The point of that story was to provide some insight into the challenges that health care providers face when it comes to getting assistance for our youth.  I was able to talk to the patient while the parents were out of the room and some of the things that were shared broke my heart and I wanted to do all that I could to make sure they obtained the assistance needed.  Psychiatric issues run on both sides of the family but the family was more concerned with being able to get back home than getting their child the care that was needed.

This isn’t the first time I have witnessed a family not willing to acknowledge that there is a potential for psychiatric reasons for the behavior or they are in denial.  I have witnessed a mother and daughter joking about the daughter’s admission for cutting herself again.  I did not see what was funny about the situation.  We have had to prevent family members from visiting patients because they would get the patient upset because they did not want to accept a diagnosis.  I have had patients tell me that they will attempt suicide again if they have to go back home with their family.  I literally cried when I walked out of that room because I knew it was an unsafe environment and I feared that one of her attempts would be eventually be successful.

Being a child is so much harder it seems than when I was growing up.  While there is more awareness about mental health, there is still a lot of work that needs to be done.  There are so many children who are attempting to kill themselves and it is often chalked up to “attention seeking”.  Which in some cases that may be true, but there are may children out there who genuinely want to die for a multitude of reasons and often their home life is the reason but they have no one they can confide in or who believes them when they try to explain the way that they feel and the thoughts they are having.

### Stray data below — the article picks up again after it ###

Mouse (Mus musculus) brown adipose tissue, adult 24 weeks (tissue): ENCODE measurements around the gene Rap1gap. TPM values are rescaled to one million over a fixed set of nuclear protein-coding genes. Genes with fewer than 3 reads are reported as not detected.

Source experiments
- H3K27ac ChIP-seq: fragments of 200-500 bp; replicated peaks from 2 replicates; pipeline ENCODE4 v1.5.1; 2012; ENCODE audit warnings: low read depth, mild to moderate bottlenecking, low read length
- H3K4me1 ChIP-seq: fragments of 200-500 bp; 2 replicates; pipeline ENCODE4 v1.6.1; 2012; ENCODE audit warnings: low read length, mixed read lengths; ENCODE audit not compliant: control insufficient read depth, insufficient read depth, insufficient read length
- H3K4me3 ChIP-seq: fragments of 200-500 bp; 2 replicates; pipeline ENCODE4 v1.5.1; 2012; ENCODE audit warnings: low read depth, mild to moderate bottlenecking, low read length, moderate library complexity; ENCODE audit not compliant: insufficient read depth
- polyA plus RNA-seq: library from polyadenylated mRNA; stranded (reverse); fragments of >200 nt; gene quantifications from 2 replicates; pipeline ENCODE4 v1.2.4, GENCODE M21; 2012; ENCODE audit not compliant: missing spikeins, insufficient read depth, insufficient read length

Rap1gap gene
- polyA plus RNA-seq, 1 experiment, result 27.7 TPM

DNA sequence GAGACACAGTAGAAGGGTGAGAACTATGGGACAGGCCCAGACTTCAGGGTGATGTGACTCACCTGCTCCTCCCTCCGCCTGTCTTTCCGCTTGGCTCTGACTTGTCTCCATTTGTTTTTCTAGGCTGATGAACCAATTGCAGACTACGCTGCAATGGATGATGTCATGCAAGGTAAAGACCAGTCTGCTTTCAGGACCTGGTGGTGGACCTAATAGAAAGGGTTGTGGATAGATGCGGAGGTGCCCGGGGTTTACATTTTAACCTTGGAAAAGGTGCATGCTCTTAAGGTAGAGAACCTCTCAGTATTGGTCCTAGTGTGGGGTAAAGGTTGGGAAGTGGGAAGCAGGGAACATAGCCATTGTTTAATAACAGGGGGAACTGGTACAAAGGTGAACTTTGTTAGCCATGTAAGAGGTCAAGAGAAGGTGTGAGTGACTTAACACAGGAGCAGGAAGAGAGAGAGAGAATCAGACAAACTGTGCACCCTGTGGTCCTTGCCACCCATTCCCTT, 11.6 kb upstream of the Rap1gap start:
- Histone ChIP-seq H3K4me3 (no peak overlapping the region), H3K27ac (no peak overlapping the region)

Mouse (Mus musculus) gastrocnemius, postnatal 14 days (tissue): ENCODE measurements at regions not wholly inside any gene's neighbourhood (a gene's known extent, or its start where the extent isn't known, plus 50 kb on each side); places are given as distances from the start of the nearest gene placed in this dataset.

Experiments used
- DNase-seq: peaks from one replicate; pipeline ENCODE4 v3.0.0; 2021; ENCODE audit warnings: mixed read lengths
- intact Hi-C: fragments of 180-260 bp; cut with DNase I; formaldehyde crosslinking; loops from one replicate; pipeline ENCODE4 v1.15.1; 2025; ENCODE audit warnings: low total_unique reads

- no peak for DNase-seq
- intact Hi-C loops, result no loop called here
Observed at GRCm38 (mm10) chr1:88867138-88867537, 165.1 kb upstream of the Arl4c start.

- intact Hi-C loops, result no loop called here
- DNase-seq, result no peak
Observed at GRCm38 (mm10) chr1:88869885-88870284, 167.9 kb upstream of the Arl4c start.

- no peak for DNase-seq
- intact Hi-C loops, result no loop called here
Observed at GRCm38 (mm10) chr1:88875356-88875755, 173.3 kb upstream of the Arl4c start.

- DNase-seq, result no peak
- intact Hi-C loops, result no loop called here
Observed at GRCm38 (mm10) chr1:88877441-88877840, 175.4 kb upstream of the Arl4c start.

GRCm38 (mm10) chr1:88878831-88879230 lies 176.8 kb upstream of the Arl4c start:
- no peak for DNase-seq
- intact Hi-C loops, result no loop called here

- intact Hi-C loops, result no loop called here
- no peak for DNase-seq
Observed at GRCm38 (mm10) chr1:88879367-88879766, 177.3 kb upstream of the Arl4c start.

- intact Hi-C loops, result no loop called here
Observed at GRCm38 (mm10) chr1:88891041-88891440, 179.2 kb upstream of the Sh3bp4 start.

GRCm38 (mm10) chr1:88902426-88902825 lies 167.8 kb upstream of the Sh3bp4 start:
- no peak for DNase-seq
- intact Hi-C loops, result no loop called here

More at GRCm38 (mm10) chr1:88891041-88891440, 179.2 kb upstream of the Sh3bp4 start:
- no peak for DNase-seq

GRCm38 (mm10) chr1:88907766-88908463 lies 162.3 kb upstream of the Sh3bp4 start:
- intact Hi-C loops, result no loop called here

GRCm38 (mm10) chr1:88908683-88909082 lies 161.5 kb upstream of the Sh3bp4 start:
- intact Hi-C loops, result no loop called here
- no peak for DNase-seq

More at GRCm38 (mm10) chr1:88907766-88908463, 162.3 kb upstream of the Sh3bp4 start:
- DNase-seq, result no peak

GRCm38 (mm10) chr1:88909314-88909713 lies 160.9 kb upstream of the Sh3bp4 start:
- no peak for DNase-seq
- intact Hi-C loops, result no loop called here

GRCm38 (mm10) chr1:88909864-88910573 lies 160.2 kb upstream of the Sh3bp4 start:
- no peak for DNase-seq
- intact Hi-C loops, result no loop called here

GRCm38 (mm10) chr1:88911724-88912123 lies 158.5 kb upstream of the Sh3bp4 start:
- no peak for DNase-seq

I used to want to be a social worker but quickly realized that was not the field for me because I would have a hard time taking work home with me.  I want to save as many children as I can but unfortunately I would not be able to and would have to send kids back to places that I knew were not safe for them.  Not to say that being a nurse is any easier.  There have been many parents I have wanted to shake some sense into but cannot or prevent them from being able to take their child home because they were too selfish to really see what was going on with their child.

Ignoring the symptoms and behaviors of mental illness is not going to make the issue go away.  Pretending that it doesn’t exist does not mean that it will go away.  Ignoring only leads to finding ways to self-medicate which often is unsafe for the person and possibly for those around them.  More needs to be done to treat mental illness and it should be taking place at as early an age as possible.